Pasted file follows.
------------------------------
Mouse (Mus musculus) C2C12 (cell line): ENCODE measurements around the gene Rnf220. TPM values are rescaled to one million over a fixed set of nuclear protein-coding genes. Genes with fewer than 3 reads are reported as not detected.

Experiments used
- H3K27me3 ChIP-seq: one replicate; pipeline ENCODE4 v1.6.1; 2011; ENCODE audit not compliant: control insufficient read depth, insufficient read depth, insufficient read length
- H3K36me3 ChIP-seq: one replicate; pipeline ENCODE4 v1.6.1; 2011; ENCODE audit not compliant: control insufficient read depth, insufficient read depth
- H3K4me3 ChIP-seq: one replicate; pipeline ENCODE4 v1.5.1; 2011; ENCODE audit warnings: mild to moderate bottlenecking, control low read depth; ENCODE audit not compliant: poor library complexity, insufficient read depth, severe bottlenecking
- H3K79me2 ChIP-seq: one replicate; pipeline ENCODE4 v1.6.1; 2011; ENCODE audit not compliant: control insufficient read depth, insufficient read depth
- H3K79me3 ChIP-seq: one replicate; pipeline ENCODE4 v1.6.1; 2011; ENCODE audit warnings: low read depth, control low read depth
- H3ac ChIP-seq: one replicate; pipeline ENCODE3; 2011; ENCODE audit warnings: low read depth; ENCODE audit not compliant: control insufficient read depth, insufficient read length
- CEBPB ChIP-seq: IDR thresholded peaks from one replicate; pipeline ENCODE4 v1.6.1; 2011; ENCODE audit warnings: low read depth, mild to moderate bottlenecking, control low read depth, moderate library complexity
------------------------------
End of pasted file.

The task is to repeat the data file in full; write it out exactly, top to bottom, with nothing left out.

Mouse (Mus musculus) C2C12 (cell line): ENCODE measurements around the gene Rnf220. TPM values are rescaled to one million over a fixed set of nuclear protein-coding genes. Genes with fewer than 3 reads are reported as not detected.

Experiments used
- H3K27me3 ChIP-seq: one replicate; pipeline ENCODE4 v1.6.1; 2011; ENCODE audit not compliant: control insufficient read depth, insufficient read depth, insufficient read length
- H3K36me3 ChIP-seq: one replicate; pipeline ENCODE4 v1.6.1; 2011; ENCODE audit not compliant: control insufficient read depth, insufficient read depth
- H3K4me3 ChIP-seq: one replicate; pipeline ENCODE4 v1.5.1; 2011; ENCODE audit warnings: mild to moderate bottlenecking, control low read depth; ENCODE audit not compliant: poor library complexity, insufficient read depth, severe bottlenecking
- H3K79me2 ChIP-seq: one replicate; pipeline ENCODE4 v1.6.1; 2011; ENCODE audit not compliant: control insufficient read depth, insufficient read depth
- H3K79me3 ChIP-seq: one replicate; pipeline ENCODE4 v1.6.1; 2011; ENCODE audit warnings: low read depth, control low read depth
- H3ac ChIP-seq: one replicate; pipeline ENCODE3; 2011; ENCODE audit warnings: low read depth; ENCODE audit not compliant: control insufficient read depth, insufficient read length
- CEBPB ChIP-seq: IDR thresholded peaks from one replicate; pipeline ENCODE4 v1.6.1; 2011; ENCODE audit warnings: low read depth, mild to moderate bottlenecking, control low read depth, moderate library complexity